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Buffers, oh my.

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Mithrandir

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I decided to play around with some different stream buffer concepts in .net, to see what kind of storage mechanism would be best for my high performance networking engine.


In the process, I came up with two paradigms:

NaiveBuffer
- Data always starts at index 0
- when the buffer is full, it autoresizes to twice its previous capacity
- removing data from the beginning of the buffer moves everything at the end downwards

CircularBuffer
- Data can start at any arbitrary index
- Resizes just like NaiveBuffer
- Oftentimes, data will cross the end of the array and overlap into the start of the array
- uses arraysegments to access the two parts of the array


So we have...


Naive Circular
Insertion of x items O(x) O(x)
Deletion of x items O(n) O(1)



where n is the count of the items in the buffer. Note that both insertion algorithms get bumped up to O(n) whenever they need to resize the array.


So my benchmarks:


Firstly, a comparison where every iteration adds X bytes, then removes Y bytes, where Y is less than X.

The winner should be obvious, but I never imagined by how much it would win.


CircularBuffer cbuffer = new CircularBuffer();
NaiveBuffer nbuffer = new NaiveBuffer();
byte[] b = new byte[1024];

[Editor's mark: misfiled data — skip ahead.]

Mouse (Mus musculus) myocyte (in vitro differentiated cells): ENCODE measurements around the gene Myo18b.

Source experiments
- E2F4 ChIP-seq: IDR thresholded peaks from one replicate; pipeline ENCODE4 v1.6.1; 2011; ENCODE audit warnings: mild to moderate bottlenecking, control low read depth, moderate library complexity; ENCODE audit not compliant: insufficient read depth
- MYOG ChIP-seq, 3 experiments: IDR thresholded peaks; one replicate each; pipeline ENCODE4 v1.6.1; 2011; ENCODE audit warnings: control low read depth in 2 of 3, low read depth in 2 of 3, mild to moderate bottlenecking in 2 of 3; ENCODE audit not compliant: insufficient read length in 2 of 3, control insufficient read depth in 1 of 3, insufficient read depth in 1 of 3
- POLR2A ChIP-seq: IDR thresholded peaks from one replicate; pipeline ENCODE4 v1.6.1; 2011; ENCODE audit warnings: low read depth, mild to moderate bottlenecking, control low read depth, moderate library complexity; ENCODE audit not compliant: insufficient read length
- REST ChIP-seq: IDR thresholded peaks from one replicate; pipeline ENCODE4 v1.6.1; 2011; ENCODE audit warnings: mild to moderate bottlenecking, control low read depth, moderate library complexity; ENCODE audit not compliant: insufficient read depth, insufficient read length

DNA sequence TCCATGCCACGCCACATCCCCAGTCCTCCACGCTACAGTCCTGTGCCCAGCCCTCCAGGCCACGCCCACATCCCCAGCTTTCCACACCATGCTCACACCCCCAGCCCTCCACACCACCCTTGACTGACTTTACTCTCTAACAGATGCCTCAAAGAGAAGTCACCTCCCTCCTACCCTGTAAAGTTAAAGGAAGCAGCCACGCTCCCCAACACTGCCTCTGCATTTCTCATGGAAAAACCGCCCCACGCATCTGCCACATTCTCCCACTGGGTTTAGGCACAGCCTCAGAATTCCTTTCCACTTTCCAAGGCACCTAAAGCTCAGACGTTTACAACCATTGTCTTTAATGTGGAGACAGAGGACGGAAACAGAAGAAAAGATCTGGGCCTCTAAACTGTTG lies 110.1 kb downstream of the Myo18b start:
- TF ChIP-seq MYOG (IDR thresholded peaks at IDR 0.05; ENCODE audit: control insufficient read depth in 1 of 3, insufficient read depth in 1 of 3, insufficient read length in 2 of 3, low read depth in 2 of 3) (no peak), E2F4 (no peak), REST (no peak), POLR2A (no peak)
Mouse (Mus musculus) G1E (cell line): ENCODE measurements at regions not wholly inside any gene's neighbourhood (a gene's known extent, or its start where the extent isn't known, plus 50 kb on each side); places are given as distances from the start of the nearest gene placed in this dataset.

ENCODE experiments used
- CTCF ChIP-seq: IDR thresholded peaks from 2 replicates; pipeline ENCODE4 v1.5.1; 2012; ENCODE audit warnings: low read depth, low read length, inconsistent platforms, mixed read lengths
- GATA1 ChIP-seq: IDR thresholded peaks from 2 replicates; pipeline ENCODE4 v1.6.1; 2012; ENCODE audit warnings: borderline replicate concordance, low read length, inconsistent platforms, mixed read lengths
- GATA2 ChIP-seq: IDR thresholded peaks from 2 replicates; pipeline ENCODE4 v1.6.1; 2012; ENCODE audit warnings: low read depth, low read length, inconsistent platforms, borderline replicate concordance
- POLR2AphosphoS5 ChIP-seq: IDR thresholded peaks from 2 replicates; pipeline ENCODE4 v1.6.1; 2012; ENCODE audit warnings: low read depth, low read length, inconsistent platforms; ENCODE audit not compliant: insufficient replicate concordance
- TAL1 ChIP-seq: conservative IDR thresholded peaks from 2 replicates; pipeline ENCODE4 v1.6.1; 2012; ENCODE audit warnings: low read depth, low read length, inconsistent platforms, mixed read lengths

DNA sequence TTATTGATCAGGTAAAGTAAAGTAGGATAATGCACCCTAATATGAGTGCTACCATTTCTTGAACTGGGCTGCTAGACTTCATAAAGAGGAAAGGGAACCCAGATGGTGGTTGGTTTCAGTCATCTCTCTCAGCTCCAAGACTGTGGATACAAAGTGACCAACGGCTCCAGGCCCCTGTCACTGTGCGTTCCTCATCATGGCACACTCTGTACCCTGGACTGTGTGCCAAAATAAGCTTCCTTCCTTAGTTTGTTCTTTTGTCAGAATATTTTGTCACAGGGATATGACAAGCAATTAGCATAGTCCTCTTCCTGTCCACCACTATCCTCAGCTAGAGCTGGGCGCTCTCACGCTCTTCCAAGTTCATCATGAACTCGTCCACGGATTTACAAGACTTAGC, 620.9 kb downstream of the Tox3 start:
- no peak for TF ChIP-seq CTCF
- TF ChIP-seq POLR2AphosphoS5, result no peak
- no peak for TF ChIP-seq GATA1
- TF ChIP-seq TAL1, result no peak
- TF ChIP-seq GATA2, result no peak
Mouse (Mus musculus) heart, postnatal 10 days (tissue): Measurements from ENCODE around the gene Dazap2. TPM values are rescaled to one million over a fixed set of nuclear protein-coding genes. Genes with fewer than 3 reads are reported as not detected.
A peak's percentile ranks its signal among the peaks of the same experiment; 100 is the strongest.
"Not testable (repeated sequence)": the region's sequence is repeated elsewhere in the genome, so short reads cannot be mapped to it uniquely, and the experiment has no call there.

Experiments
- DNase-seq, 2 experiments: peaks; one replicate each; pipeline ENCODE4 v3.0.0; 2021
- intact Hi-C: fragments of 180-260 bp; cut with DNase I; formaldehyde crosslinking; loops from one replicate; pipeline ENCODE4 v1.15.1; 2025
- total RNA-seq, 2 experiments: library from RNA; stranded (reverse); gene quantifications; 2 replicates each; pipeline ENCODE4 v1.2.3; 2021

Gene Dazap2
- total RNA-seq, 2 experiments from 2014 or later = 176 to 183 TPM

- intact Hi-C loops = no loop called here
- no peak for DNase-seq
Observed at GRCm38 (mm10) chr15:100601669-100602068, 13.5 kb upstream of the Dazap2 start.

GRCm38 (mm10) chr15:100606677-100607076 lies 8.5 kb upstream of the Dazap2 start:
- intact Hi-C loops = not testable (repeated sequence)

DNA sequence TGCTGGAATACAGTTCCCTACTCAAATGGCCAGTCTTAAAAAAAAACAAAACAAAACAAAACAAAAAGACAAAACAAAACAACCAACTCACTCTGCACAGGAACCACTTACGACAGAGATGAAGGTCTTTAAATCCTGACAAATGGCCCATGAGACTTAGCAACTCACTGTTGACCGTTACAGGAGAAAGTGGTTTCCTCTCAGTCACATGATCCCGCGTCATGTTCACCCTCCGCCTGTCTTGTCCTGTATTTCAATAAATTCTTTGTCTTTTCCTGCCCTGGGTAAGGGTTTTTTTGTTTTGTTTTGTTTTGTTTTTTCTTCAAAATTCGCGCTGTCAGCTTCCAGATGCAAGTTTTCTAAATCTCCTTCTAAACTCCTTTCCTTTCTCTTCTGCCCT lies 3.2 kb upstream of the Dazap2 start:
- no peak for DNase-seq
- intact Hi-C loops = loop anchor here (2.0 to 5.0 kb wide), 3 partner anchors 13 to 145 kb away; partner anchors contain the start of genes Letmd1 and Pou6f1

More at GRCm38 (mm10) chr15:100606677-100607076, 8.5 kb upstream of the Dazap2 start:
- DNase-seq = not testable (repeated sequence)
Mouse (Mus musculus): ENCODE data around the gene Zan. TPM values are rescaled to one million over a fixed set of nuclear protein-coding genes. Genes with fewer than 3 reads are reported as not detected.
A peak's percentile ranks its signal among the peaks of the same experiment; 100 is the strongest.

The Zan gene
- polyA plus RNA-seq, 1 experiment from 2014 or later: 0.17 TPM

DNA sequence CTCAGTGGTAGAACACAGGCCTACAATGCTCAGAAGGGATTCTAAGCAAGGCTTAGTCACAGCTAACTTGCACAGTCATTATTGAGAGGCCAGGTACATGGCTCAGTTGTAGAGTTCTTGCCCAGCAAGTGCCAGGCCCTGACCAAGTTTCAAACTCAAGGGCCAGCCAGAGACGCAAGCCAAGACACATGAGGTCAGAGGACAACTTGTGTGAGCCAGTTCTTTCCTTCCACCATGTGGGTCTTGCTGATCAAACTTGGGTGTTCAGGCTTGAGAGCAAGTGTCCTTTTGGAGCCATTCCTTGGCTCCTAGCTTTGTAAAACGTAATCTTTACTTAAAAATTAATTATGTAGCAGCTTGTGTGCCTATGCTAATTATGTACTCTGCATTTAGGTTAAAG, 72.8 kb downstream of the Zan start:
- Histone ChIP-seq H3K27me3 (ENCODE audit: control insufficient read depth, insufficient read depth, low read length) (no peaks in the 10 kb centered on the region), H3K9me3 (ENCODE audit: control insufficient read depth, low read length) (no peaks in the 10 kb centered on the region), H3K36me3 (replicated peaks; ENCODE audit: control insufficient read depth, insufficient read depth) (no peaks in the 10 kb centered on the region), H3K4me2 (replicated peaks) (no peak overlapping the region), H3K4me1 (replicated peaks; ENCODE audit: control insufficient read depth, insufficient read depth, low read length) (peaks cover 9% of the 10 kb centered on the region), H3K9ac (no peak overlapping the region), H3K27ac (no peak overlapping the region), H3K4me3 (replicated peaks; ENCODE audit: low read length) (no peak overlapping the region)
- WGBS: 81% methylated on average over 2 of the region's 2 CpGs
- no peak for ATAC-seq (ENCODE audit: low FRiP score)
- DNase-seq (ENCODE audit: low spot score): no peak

System.Random r = new System.Random();
int seed = DateTime.Now.Millisecond;
int add;
int remove;

DateTime start;
DateTime end;

r = new System.Random( seed );
start = DateTime.Now;
for( int x = 0; x < 100000; x++ )
{
add = r.Next( b.Length - 1 );
remove = r.Next( add );
cbuffer.Add( b, add );
cbuffer.Remove( remove );
}
end = DateTime.Now;
TimeSpan ctime = end.Subtract( start );


r = new System.Random( seed );
start = DateTime.Now;
for( int x = 0; x < 100000; x++ )
{
add = r.Next( b.Length - 1 );
remove = r.Next( add );
nbuffer.Add( b, add );
nbuffer.Remove( remove );
}
end = DateTime.Now;
TimeSpan ntime = end.Subtract( start );





results:

circular buffer: 0.20 seconds
naive buffer: 17 minutes, 23.83 seconds

ouch.


Now, unfortunately for Mr. Circular buffer, real-life network traffic probably isn't going to work like that. A more realistic test is if we queue up multiple messages, and then remove them all when they are sent (rarely will they not all be sent):


CircularBuffer cbuffer = new CircularBuffer();
NaiveBuffer nbuffer = new NaiveBuffer();
byte[] b = new byte[1024];
System.Random r = new System.Random();
int seed = DateTime.Now.Millisecond;
DateTime start;
DateTime end;
int reps;


r = new System.Random( seed );
start = DateTime.Now;
for( int x = 0; x < 5000000; x++ )
{
reps = r.Next( 1, 16 );
for( int y = 0; y < reps; y++ )
{
cbuffer.Add( b, r.Next( 1, b.Length - 1 ) );
}
cbuffer.Remove( cbuffer.Count );
}
end = DateTime.Now;
TimeSpan ctime = end.Subtract( start );


r = new System.Random( seed );
start = DateTime.Now;
for( int x = 0; x < 5000000; x++ )
{
reps = r.Next( 1, 16 );
for( int y = 0; y < reps; y++ )
{
nbuffer.Add( b, r.Next( 1, b.Length - 1 ) );
}
nbuffer.Remove( nbuffer.Count );
}
end = DateTime.Now;
TimeSpan ntime = end.Subtract( start );





I increased the iterations to 5,000,000 from 100,000 to give more meaningful times.

circular: 20.48 seconds
naive: 14.26 seconds


Sorry circular, you're incredibly awesome in the worst case, but your overhead in typical circumstances says that NaiveBuffer is faster.






Regardless, I still think I'm going to use the circular buffer anyways. The overhead isn't really that great, and 5,000,000 iterations will probably take the server over 10 minutes to reach in the real world anyways, so I don't think it's a huge deal.
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